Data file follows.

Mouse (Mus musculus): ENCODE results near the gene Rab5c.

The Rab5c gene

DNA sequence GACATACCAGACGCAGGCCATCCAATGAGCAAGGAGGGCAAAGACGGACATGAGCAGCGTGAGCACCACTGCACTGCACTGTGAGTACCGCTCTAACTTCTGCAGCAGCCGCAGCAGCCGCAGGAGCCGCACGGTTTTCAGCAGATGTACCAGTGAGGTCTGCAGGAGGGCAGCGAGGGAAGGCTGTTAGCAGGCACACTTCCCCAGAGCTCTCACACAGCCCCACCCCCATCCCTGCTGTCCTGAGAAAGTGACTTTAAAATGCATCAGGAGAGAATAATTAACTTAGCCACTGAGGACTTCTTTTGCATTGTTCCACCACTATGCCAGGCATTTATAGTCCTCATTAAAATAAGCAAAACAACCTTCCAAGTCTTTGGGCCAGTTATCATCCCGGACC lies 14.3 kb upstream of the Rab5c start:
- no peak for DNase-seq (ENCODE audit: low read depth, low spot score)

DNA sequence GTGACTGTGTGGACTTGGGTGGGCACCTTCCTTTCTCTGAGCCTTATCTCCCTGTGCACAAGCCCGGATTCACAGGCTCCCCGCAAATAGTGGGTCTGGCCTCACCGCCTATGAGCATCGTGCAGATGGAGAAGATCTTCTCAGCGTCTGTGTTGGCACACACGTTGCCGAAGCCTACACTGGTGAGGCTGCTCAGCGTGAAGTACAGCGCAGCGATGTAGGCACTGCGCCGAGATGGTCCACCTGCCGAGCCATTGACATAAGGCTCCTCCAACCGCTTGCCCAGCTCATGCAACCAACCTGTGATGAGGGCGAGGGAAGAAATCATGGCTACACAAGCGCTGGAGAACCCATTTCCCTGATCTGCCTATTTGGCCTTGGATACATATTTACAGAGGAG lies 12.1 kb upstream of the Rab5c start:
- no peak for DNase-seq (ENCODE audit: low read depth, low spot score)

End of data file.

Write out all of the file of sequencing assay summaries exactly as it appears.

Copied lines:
Mouse (Mus musculus): ENCODE results near the gene Rab5c.

The Rab5c gene

DNA sequence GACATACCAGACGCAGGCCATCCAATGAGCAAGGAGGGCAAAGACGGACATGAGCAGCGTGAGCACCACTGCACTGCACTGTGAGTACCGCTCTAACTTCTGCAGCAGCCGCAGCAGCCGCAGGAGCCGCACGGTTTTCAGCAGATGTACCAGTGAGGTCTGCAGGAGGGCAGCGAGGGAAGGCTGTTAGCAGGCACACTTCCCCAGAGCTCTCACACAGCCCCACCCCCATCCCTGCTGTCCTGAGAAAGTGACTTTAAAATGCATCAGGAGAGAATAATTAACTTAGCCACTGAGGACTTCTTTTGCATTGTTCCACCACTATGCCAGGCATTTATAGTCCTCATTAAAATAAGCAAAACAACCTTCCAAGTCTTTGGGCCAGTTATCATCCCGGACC lies 14.3 kb upstream of the Rab5c start:
- no peak for DNase-seq (ENCODE audit: low read depth, low spot score)

DNA sequence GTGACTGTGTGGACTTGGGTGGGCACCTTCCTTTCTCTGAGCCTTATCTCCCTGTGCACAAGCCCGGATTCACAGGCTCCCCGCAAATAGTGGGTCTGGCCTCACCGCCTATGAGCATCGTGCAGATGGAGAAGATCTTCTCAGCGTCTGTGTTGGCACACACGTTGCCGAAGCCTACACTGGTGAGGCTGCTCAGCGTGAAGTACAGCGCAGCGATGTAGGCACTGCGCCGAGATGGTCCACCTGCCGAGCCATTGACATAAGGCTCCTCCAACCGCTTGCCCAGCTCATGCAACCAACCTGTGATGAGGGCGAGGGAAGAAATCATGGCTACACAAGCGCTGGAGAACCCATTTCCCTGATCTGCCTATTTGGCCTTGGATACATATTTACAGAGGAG lies 12.1 kb upstream of the Rab5c start:
- no peak for DNase-seq (ENCODE audit: low read depth, low spot score)